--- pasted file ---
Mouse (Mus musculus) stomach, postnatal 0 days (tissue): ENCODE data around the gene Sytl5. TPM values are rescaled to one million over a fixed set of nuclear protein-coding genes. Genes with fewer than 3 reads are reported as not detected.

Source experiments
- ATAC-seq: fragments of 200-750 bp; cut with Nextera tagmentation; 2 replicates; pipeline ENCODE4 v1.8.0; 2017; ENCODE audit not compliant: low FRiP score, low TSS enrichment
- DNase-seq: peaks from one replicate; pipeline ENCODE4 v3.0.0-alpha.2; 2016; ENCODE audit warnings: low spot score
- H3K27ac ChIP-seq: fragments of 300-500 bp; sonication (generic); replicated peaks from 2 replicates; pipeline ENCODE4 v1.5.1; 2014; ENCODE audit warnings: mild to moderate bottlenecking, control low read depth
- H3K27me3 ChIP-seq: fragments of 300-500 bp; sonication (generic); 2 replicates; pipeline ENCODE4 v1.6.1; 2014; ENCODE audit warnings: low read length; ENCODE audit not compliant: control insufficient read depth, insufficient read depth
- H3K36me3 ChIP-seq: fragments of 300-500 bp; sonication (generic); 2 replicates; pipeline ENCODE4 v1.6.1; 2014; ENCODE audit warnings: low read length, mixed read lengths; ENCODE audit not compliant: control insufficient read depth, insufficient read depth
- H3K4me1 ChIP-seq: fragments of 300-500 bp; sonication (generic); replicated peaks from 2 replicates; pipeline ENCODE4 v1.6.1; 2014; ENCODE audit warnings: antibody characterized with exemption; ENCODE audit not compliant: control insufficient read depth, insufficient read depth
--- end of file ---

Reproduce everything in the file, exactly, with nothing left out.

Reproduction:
Mouse (Mus musculus) stomach, postnatal 0 days (tissue): ENCODE data around the gene Sytl5. TPM values are rescaled to one million over a fixed set of nuclear protein-coding genes. Genes with fewer than 3 reads are reported as not detected.

Source experiments
- ATAC-seq: fragments of 200-750 bp; cut with Nextera tagmentation; 2 replicates; pipeline ENCODE4 v1.8.0; 2017; ENCODE audit not compliant: low FRiP score, low TSS enrichment
- DNase-seq: peaks from one replicate; pipeline ENCODE4 v3.0.0-alpha.2; 2016; ENCODE audit warnings: low spot score
- H3K27ac ChIP-seq: fragments of 300-500 bp; sonication (generic); replicated peaks from 2 replicates; pipeline ENCODE4 v1.5.1; 2014; ENCODE audit warnings: mild to moderate bottlenecking, control low read depth
- H3K27me3 ChIP-seq: fragments of 300-500 bp; sonication (generic); 2 replicates; pipeline ENCODE4 v1.6.1; 2014; ENCODE audit warnings: low read length; ENCODE audit not compliant: control insufficient read depth, insufficient read depth
- H3K36me3 ChIP-seq: fragments of 300-500 bp; sonication (generic); 2 replicates; pipeline ENCODE4 v1.6.1; 2014; ENCODE audit warnings: low read length, mixed read lengths; ENCODE audit not compliant: control insufficient read depth, insufficient read depth
- H3K4me1 ChIP-seq: fragments of 300-500 bp; sonication (generic); replicated peaks from 2 replicates; pipeline ENCODE4 v1.6.1; 2014; ENCODE audit warnings: antibody characterized with exemption; ENCODE audit not compliant: control insufficient read depth, insufficient read depth